Of course that particular wrinkle was met with mixed emotions by fans and others and was the subject of conversation over many weeks. I guess that’s the price that must be paid. With the purses paying so well for a car to make the race and finish 43rd, it is no wonder that some of those “poorer” teams would try and minimize their expenses while maximizing their take for making at least one lap. That meant they were saving money on tires, fuel and engines. Although the grumbles continued, no-one could blame them for what they did, and it was fairly predictable especially by the end of the season who was going to be dropping out after running a few laps.
In this fan’s opinion, one of the best things NASCAR did to improve the racing in 2009 was institute the double-file restart, “Shootout Style”– (Geez, I hate that phrase) – and it really did make for more interesting racing. Personally, I was ecstatic to see it be put into practice and never understood why it took them so long to do it. It certainly did add a new dimension to the races, especially restarts near the end of a race. More than once, it had more than a minimal effect on the outcome of the race.
The Super-speedways of Daytona and Talledega continued to have their share of complaints from the fans, drivers and crews. In an attempt to keep everyone up on the racing surface of the track, (as opposed to far down on the aprons), NASCAR kept the yellow line rule intact along with some “refinements” that didn’t make life any simpler for anyone involved. The fans are split almost down the middle on liking rule, especially when their driver seems to benefit from it more than the others do. From this fan’s view, the drivers particularly don’t like it unless they benefit from it; (for example, Brad Keselowski likes it but, Carl Edwards doesn’t like it or restrictor plate races much at all.)
One of the “refinements” was particularly noticeable at Talledega and drew a lot of complaints from many of the drivers. I’m sure you remember the change in the “bump-drafting” rules, especially later in the year’s competition. It seemed to this fan, NASCAR wanted to stop, or at least, slow down the ability of two cars hooking up and pulling away from the rest of the pack. It was pretty obvious, when the right two cars hooked up, it was “Katie bar the door” for the rest of the competition. The right match-up allowed those two cars to gain upwards of at least 4 – 5 miles per hour on the other competition. On a Super-speedway with restrictor plates, that amount of speed over the rest made it possible for them to come from way back in the pack and even pass the leaders in short order. (Of course there were drawbacks once they got out front, too.)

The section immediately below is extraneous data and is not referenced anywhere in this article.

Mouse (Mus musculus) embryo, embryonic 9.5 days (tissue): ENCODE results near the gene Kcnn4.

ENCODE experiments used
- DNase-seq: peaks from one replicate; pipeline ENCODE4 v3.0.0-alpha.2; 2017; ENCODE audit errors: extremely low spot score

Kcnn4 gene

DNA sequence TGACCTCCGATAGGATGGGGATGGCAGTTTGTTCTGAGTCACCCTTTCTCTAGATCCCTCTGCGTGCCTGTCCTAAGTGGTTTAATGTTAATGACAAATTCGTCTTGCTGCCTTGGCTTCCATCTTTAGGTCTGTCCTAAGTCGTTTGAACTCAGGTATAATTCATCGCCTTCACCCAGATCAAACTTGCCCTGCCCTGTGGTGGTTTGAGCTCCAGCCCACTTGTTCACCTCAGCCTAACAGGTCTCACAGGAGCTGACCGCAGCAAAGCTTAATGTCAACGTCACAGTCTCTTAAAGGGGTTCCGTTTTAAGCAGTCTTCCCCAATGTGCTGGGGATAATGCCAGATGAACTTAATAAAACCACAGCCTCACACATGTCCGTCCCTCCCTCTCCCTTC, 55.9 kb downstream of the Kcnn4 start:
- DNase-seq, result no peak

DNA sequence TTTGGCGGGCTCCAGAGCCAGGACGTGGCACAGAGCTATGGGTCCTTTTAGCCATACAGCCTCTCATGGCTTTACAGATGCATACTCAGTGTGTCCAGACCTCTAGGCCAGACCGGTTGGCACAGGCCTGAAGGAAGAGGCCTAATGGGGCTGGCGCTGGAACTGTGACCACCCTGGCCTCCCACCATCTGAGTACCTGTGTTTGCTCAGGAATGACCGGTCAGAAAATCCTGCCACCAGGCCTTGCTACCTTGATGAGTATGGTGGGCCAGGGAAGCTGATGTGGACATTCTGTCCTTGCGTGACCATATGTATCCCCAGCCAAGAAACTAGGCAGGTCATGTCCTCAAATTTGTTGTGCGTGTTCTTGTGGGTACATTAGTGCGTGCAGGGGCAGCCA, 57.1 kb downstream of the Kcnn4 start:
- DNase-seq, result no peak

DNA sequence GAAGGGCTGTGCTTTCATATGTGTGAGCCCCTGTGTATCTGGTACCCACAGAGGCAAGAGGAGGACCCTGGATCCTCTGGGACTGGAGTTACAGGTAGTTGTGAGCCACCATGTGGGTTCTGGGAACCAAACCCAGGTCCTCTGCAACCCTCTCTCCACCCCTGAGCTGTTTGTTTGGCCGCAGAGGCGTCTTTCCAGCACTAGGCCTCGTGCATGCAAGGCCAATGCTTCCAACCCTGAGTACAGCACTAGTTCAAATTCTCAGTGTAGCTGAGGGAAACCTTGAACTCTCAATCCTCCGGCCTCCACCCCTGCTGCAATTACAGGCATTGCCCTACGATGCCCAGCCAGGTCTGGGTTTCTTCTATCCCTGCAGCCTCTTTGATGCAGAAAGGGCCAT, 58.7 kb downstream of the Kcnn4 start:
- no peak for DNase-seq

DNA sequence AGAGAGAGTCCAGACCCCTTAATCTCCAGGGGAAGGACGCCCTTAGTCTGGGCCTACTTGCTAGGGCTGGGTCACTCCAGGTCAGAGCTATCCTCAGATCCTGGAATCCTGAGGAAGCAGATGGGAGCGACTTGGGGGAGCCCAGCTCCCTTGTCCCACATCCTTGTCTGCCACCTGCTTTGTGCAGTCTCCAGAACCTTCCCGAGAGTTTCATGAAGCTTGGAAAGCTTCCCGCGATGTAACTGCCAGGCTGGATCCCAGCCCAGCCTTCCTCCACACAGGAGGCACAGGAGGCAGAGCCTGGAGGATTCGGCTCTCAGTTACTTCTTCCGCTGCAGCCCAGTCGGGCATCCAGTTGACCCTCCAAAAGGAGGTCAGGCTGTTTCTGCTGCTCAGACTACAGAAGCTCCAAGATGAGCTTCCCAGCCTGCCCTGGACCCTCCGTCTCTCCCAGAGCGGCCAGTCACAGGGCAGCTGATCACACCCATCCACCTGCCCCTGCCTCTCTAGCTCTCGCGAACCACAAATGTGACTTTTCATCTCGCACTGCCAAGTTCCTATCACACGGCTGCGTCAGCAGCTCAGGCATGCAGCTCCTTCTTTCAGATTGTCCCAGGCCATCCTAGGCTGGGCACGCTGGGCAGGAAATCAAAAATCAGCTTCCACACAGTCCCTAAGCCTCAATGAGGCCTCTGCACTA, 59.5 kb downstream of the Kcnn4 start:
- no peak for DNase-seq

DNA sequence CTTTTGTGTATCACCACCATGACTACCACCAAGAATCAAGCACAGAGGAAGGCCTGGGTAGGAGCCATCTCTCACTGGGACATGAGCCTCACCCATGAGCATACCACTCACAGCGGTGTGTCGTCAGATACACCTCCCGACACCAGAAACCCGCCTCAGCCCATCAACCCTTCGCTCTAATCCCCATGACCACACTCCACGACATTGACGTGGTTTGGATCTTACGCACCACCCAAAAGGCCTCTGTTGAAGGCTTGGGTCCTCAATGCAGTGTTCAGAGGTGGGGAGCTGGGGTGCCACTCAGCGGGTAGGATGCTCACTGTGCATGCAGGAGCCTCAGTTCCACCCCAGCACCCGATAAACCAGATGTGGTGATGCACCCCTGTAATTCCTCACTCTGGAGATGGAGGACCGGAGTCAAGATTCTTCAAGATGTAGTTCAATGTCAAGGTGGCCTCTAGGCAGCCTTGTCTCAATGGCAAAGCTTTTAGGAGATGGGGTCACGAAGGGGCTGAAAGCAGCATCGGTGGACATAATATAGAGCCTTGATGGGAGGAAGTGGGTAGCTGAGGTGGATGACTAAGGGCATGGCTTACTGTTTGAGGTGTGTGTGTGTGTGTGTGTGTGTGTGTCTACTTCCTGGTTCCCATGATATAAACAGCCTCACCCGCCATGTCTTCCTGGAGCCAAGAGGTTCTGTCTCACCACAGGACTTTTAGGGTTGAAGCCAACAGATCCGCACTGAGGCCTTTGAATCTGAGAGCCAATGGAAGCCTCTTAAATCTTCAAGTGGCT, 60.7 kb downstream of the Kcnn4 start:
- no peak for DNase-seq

Well, that’s enough on the subject of some of the technical side of NASCAR for 2009. In Part 2, we’ll review some of the high points and surprises on the people side of NASCAR 2009…
Hello everybody and welcome to NASCAR Fan’s View, the new home of what you previously knew as, “Just A Fan’s View”. We are excited to be here and are looking forward to the 2010 NASCAR racing season. If you are new to us, you can check out our old address at:
Yeah, I know I’m jumping the gun a little bit and everything isn’t quite ready for “prime-time”, but, I just couldn’t wait to get settled into our new site and get ready for the new NASCAR season. I am excited about some of the new things we are going to be doing over the coming weeks and I hope you will be too. We are going to expand our talking points to include the Trucks and Nationwide series as well as the Cup. We also want you to be more involved and hope you will at least leave us your comments in the box below every post. Not only that but we intend to have a call-in number so you can leave us your verbal comments about whatever trips your trigger every week and some will be worked into the weekly blogcast. (Now, don’t get to bent out of shape; we won’t air vulgar, obscene or outrageous critical comments. I believe in self control and if you can’t say it without all the bad language, you might as well keep it to yourself ’cause no one else is going to hear it, at least not through us.) Anyway, we hope you will like the plans we have for this year and that you will be involved along with us with your opinions and comments.